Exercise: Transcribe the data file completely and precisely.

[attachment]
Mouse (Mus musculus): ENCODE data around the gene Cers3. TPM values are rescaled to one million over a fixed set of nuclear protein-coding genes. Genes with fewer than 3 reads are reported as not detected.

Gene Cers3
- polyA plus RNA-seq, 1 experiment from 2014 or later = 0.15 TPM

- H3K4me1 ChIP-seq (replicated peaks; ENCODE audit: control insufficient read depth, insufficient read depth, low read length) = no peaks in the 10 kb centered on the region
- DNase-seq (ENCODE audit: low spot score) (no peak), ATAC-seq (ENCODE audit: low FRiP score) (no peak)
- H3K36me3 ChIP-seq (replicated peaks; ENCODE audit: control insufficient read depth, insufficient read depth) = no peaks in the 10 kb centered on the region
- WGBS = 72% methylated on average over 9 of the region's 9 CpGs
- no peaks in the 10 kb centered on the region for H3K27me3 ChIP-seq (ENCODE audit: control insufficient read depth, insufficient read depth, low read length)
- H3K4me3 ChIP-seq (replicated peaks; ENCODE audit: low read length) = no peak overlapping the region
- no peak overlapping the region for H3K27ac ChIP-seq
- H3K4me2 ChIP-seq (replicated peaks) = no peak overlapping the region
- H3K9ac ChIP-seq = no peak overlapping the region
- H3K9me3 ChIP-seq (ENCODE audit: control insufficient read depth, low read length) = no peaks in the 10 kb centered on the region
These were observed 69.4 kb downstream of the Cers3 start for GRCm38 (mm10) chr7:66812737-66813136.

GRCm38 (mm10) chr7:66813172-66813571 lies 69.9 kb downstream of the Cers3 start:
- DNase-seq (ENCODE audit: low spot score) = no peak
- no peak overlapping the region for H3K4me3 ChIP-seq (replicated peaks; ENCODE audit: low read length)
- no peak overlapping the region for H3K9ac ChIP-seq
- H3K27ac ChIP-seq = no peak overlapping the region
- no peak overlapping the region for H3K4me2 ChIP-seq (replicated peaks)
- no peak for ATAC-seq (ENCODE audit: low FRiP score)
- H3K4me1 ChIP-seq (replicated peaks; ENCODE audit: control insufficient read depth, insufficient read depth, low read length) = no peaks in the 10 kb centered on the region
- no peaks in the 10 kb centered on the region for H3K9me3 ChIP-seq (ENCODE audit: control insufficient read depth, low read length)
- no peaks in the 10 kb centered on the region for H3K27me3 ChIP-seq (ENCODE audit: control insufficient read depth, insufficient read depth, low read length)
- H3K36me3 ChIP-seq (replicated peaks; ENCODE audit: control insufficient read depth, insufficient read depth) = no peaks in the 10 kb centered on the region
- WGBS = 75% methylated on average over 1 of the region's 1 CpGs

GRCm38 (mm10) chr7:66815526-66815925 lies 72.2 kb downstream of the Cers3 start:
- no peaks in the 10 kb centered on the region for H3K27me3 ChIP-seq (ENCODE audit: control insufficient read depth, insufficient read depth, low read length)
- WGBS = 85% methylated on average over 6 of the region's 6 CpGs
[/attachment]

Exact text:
Mouse (Mus musculus): ENCODE data around the gene Cers3. TPM values are rescaled to one million over a fixed set of nuclear protein-coding genes. Genes with fewer than 3 reads are reported as not detected.

Gene Cers3
- polyA plus RNA-seq, 1 experiment from 2014 or later = 0.15 TPM

- H3K4me1 ChIP-seq (replicated peaks; ENCODE audit: control insufficient read depth, insufficient read depth, low read length) = no peaks in the 10 kb centered on the region
- DNase-seq (ENCODE audit: low spot score) (no peak), ATAC-seq (ENCODE audit: low FRiP score) (no peak)
- H3K36me3 ChIP-seq (replicated peaks; ENCODE audit: control insufficient read depth, insufficient read depth) = no peaks in the 10 kb centered on the region
- WGBS = 72% methylated on average over 9 of the region's 9 CpGs
- no peaks in the 10 kb centered on the region for H3K27me3 ChIP-seq (ENCODE audit: control insufficient read depth, insufficient read depth, low read length)
- H3K4me3 ChIP-seq (replicated peaks; ENCODE audit: low read length) = no peak overlapping the region
- no peak overlapping the region for H3K27ac ChIP-seq
- H3K4me2 ChIP-seq (replicated peaks) = no peak overlapping the region
- H3K9ac ChIP-seq = no peak overlapping the region
- H3K9me3 ChIP-seq (ENCODE audit: control insufficient read depth, low read length) = no peaks in the 10 kb centered on the region
These were observed 69.4 kb downstream of the Cers3 start for GRCm38 (mm10) chr7:66812737-66813136.

GRCm38 (mm10) chr7:66813172-66813571 lies 69.9 kb downstream of the Cers3 start:
- DNase-seq (ENCODE audit: low spot score) = no peak
- no peak overlapping the region for H3K4me3 ChIP-seq (replicated peaks; ENCODE audit: low read length)
- no peak overlapping the region for H3K9ac ChIP-seq
- H3K27ac ChIP-seq = no peak overlapping the region
- no peak overlapping the region for H3K4me2 ChIP-seq (replicated peaks)
- no peak for ATAC-seq (ENCODE audit: low FRiP score)
- H3K4me1 ChIP-seq (replicated peaks; ENCODE audit: control insufficient read depth, insufficient read depth, low read length) = no peaks in the 10 kb centered on the region
- no peaks in the 10 kb centered on the region for H3K9me3 ChIP-seq (ENCODE audit: control insufficient read depth, low read length)
- no peaks in the 10 kb centered on the region for H3K27me3 ChIP-seq (ENCODE audit: control insufficient read depth, insufficient read depth, low read length)
- H3K36me3 ChIP-seq (replicated peaks; ENCODE audit: control insufficient read depth, insufficient read depth) = no peaks in the 10 kb centered on the region
- WGBS = 75% methylated on average over 1 of the region's 1 CpGs

GRCm38 (mm10) chr7:66815526-66815925 lies 72.2 kb downstream of the Cers3 start:
- no peaks in the 10 kb centered on the region for H3K27me3 ChIP-seq (ENCODE audit: control insufficient read depth, insufficient read depth, low read length)
- WGBS = 85% methylated on average over 6 of the region's 6 CpGs